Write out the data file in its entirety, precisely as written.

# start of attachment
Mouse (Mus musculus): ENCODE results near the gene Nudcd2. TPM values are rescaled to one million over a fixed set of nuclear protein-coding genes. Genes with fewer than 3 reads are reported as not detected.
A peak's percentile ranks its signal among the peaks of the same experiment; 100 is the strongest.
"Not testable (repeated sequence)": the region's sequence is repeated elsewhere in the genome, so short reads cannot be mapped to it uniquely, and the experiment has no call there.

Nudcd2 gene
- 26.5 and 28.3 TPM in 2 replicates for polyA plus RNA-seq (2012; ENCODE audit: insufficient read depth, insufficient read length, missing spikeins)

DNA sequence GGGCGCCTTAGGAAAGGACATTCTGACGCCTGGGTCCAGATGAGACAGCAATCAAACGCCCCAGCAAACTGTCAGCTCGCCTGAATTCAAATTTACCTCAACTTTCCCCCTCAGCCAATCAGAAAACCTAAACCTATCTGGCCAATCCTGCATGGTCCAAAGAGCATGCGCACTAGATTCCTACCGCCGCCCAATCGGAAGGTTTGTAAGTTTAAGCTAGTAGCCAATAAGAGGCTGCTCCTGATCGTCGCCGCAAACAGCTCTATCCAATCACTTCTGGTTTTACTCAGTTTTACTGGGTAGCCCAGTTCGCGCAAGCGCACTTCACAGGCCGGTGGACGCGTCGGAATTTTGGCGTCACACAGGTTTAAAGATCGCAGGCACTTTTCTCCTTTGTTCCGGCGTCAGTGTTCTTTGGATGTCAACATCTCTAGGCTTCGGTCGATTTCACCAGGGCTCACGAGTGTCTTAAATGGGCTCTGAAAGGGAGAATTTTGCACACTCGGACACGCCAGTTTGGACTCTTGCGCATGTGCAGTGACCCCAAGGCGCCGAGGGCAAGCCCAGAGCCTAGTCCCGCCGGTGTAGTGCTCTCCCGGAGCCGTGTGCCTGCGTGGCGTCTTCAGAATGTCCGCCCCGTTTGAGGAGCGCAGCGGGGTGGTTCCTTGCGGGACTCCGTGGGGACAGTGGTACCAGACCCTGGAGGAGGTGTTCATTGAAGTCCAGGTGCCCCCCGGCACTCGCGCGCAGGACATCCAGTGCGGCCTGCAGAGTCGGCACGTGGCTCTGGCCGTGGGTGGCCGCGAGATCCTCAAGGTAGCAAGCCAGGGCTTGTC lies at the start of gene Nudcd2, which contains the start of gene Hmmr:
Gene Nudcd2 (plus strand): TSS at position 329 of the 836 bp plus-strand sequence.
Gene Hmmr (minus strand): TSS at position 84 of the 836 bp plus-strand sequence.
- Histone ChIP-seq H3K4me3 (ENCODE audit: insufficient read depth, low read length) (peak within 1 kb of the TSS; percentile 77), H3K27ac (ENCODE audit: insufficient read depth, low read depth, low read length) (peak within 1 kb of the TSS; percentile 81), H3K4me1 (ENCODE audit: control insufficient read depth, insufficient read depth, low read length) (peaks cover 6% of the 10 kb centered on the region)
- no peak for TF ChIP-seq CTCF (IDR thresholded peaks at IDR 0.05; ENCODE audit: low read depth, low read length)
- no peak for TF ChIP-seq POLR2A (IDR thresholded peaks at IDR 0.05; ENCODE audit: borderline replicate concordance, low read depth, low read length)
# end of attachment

Mouse (Mus musculus): ENCODE results near the gene Nudcd2. TPM values are rescaled to one million over a fixed set of nuclear protein-coding genes. Genes with fewer than 3 reads are reported as not detected.
A peak's percentile ranks its signal among the peaks of the same experiment; 100 is the strongest.
"Not testable (repeated sequence)": the region's sequence is repeated elsewhere in the genome, so short reads cannot be mapped to it uniquely, and the experiment has no call there.

Nudcd2 gene
- 26.5 and 28.3 TPM in 2 replicates for polyA plus RNA-seq (2012; ENCODE audit: insufficient read depth, insufficient read length, missing spikeins)

DNA sequence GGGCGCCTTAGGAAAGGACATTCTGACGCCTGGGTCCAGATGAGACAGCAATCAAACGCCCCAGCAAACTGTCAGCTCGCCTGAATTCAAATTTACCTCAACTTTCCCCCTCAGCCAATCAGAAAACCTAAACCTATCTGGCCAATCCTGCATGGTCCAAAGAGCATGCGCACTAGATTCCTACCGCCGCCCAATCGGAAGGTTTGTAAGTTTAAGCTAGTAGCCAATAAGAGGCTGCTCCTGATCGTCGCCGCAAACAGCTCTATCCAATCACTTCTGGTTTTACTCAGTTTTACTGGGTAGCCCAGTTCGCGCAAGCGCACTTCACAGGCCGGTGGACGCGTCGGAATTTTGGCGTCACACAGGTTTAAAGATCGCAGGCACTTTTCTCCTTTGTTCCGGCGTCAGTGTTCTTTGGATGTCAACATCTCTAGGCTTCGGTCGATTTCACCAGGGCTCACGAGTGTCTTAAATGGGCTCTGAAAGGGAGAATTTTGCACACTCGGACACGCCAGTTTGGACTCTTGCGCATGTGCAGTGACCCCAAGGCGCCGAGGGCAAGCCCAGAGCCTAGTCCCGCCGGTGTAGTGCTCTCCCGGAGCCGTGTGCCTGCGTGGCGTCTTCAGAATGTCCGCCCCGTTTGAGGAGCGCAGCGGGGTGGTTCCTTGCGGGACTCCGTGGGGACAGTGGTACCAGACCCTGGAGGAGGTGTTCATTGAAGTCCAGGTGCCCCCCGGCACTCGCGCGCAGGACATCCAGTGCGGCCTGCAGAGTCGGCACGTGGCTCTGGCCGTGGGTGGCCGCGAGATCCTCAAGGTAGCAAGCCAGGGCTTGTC lies at the start of gene Nudcd2, which contains the start of gene Hmmr:
Gene Nudcd2 (plus strand): TSS at position 329 of the 836 bp plus-strand sequence.
Gene Hmmr (minus strand): TSS at position 84 of the 836 bp plus-strand sequence.
- Histone ChIP-seq H3K4me3 (ENCODE audit: insufficient read depth, low read length) (peak within 1 kb of the TSS; percentile 77), H3K27ac (ENCODE audit: insufficient read depth, low read depth, low read length) (peak within 1 kb of the TSS; percentile 81), H3K4me1 (ENCODE audit: control insufficient read depth, insufficient read depth, low read length) (peaks cover 6% of the 10 kb centered on the region)
- no peak for TF ChIP-seq CTCF (IDR thresholded peaks at IDR 0.05; ENCODE audit: low read depth, low read length)
- no peak for TF ChIP-seq POLR2A (IDR thresholded peaks at IDR 0.05; ENCODE audit: borderline replicate concordance, low read depth, low read length)